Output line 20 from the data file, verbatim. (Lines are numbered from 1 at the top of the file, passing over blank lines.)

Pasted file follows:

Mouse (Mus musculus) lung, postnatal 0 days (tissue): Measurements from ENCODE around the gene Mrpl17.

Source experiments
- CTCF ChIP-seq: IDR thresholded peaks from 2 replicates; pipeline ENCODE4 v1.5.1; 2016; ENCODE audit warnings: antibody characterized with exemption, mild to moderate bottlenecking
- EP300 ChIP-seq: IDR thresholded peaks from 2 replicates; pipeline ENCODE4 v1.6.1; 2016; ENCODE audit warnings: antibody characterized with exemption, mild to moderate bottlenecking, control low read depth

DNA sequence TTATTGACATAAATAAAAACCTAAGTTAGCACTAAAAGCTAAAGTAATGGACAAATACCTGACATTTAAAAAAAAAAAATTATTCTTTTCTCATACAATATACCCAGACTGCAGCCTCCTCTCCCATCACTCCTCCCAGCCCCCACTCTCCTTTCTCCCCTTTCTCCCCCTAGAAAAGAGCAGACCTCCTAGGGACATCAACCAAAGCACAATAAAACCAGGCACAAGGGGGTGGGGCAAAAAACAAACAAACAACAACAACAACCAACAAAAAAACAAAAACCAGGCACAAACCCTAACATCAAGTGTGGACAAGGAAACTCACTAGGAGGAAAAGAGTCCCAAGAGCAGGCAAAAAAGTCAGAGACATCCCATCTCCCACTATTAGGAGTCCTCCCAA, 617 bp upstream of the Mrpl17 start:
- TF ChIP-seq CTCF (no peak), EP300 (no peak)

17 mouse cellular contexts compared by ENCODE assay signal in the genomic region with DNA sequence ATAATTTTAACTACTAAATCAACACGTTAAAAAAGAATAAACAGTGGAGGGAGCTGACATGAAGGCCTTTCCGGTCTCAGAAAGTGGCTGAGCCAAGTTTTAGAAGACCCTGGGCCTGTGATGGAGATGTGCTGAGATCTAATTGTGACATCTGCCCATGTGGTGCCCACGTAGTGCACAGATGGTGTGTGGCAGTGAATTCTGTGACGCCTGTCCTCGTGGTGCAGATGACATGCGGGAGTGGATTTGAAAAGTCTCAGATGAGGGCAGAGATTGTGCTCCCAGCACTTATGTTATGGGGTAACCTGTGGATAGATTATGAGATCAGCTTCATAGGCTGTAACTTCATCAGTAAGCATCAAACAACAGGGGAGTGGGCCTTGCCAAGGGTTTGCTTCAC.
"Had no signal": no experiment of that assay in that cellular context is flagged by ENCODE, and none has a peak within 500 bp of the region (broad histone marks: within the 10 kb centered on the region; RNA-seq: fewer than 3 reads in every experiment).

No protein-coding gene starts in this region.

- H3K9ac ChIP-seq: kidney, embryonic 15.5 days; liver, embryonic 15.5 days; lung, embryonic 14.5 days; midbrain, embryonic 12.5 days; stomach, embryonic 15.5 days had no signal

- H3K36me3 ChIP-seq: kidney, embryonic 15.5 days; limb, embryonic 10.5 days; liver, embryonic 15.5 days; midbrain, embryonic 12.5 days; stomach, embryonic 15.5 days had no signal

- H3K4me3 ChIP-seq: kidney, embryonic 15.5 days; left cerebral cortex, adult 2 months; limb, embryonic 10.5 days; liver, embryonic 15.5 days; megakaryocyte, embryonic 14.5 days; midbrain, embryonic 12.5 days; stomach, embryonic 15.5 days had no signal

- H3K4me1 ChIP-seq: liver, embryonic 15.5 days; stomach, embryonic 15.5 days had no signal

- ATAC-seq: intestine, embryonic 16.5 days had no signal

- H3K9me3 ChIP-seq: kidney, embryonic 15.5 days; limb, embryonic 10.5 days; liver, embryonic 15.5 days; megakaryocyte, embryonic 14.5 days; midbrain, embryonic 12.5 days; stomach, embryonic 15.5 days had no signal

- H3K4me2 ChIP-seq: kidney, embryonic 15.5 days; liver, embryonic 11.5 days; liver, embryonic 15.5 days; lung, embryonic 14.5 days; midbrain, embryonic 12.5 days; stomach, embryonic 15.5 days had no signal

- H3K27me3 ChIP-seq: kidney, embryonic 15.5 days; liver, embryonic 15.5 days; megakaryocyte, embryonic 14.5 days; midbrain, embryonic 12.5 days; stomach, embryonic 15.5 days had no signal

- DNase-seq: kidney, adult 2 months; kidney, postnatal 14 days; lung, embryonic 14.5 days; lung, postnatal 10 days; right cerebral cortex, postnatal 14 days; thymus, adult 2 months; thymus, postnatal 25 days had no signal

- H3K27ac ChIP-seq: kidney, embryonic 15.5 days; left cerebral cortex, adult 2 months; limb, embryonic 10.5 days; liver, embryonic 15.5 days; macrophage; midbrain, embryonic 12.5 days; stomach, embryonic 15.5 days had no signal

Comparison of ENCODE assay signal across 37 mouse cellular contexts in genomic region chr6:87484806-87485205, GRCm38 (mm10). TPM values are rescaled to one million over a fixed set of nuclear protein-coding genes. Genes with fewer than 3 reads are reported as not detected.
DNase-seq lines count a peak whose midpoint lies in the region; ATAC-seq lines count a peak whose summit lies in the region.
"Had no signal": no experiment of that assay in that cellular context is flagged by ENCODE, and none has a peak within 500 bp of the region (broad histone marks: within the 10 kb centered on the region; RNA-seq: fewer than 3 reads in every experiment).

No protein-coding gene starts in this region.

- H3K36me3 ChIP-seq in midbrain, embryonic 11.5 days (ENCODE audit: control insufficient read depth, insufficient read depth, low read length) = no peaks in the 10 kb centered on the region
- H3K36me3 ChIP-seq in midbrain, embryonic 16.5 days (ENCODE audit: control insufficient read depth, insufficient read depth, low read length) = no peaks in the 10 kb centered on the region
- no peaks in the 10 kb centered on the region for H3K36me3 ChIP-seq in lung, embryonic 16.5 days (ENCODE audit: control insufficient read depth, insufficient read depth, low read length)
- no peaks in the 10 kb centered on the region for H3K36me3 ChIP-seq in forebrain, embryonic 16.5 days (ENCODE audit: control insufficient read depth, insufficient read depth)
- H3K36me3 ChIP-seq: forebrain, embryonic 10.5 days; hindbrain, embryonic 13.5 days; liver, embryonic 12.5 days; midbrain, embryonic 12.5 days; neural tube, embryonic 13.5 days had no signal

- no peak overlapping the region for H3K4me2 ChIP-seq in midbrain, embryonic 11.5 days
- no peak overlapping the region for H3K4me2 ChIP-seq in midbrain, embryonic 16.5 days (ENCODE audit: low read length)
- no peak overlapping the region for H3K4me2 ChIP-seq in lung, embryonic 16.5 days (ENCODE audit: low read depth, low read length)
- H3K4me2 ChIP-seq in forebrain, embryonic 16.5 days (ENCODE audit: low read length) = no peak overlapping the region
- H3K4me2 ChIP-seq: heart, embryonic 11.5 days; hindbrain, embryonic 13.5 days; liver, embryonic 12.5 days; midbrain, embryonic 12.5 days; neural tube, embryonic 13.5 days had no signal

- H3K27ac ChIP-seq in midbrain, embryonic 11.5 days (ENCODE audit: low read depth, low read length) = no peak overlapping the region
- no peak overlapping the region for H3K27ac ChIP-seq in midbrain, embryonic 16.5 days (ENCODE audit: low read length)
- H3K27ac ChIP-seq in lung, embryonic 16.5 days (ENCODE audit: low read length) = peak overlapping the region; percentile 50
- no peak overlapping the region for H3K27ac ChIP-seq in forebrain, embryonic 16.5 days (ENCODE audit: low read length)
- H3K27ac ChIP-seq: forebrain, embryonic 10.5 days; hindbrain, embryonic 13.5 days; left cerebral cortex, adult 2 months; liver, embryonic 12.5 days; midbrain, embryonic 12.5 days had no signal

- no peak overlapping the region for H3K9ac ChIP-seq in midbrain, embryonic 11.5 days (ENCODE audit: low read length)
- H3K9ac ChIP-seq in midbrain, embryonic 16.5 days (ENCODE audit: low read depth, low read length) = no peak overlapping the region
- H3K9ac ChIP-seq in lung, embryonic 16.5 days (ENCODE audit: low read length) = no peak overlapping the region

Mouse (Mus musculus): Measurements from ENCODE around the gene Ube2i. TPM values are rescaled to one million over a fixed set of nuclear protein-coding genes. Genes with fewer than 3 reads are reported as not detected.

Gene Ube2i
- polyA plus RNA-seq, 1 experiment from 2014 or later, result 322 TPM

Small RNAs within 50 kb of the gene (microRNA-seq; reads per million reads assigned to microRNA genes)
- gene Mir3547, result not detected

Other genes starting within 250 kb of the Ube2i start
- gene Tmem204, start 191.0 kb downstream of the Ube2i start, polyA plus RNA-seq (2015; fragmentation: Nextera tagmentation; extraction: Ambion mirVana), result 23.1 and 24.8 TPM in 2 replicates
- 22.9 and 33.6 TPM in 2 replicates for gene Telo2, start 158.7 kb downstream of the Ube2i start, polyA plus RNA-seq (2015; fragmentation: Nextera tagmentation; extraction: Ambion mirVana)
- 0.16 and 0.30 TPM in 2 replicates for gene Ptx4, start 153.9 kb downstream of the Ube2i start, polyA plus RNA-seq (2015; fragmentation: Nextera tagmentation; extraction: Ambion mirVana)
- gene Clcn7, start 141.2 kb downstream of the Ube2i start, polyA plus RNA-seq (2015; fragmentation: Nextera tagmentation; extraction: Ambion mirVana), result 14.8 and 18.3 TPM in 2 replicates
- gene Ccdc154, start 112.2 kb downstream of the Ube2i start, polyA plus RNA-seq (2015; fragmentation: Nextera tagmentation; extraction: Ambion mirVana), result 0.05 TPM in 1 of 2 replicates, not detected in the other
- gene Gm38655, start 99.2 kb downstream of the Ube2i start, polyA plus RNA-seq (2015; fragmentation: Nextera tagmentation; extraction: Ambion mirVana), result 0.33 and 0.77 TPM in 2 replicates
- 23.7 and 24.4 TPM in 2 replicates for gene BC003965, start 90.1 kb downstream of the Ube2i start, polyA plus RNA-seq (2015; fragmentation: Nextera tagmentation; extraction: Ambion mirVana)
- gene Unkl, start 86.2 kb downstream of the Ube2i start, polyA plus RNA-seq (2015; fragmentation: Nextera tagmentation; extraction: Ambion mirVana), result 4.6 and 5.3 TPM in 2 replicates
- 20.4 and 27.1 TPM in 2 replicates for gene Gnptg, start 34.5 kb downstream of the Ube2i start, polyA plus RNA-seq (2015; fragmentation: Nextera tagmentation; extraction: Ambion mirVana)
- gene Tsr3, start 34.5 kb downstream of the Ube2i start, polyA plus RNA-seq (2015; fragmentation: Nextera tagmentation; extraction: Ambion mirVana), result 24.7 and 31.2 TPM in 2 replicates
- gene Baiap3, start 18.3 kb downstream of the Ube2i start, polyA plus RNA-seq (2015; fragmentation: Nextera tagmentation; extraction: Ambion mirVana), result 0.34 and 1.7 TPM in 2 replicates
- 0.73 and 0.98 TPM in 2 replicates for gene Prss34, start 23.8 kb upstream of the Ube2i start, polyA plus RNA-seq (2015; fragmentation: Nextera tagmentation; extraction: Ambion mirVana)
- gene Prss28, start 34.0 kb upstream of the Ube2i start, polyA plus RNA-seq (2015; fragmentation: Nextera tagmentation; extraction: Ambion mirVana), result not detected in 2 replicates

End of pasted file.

Comparison of ENCODE assay signal across 37 mouse cellular contexts in genomic region chr6:87484806-87485205, GRCm38 (mm10). TPM values are rescaled to one million over a fixed set of nuclear protein-coding genes. Genes with fewer than 3 reads are reported as not detected.